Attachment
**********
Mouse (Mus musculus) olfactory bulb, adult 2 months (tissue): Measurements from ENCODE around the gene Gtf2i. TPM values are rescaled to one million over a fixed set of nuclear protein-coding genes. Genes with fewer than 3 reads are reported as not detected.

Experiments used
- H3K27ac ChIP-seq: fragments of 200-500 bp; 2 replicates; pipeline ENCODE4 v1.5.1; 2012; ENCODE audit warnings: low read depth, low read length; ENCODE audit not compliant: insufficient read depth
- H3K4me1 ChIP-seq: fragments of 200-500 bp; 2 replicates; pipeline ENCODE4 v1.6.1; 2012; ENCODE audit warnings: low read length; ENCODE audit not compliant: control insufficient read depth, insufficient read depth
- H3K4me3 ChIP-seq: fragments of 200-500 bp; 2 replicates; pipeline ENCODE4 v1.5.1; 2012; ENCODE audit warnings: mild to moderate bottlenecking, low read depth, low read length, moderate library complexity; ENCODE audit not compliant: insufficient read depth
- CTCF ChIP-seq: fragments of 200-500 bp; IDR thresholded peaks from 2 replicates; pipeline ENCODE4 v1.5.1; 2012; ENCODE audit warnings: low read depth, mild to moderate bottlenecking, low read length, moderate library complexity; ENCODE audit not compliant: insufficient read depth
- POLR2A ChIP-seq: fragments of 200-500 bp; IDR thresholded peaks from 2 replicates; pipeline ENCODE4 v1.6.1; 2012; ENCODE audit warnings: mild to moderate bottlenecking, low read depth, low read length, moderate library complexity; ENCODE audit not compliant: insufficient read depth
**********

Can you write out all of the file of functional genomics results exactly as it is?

Mouse (Mus musculus) olfactory bulb, adult 2 months (tissue): Measurements from ENCODE around the gene Gtf2i. TPM values are rescaled to one million over a fixed set of nuclear protein-coding genes. Genes with fewer than 3 reads are reported as not detected.

Experiments used
- H3K27ac ChIP-seq: fragments of 200-500 bp; 2 replicates; pipeline ENCODE4 v1.5.1; 2012; ENCODE audit warnings: low read depth, low read length; ENCODE audit not compliant: insufficient read depth
- H3K4me1 ChIP-seq: fragments of 200-500 bp; 2 replicates; pipeline ENCODE4 v1.6.1; 2012; ENCODE audit warnings: low read length; ENCODE audit not compliant: control insufficient read depth, insufficient read depth
- H3K4me3 ChIP-seq: fragments of 200-500 bp; 2 replicates; pipeline ENCODE4 v1.5.1; 2012; ENCODE audit warnings: mild to moderate bottlenecking, low read depth, low read length, moderate library complexity; ENCODE audit not compliant: insufficient read depth
- CTCF ChIP-seq: fragments of 200-500 bp; IDR thresholded peaks from 2 replicates; pipeline ENCODE4 v1.5.1; 2012; ENCODE audit warnings: low read depth, mild to moderate bottlenecking, low read length, moderate library complexity; ENCODE audit not compliant: insufficient read depth
- POLR2A ChIP-seq: fragments of 200-500 bp; IDR thresholded peaks from 2 replicates; pipeline ENCODE4 v1.6.1; 2012; ENCODE audit warnings: mild to moderate bottlenecking, low read depth, low read length, moderate library complexity; ENCODE audit not compliant: insufficient read depth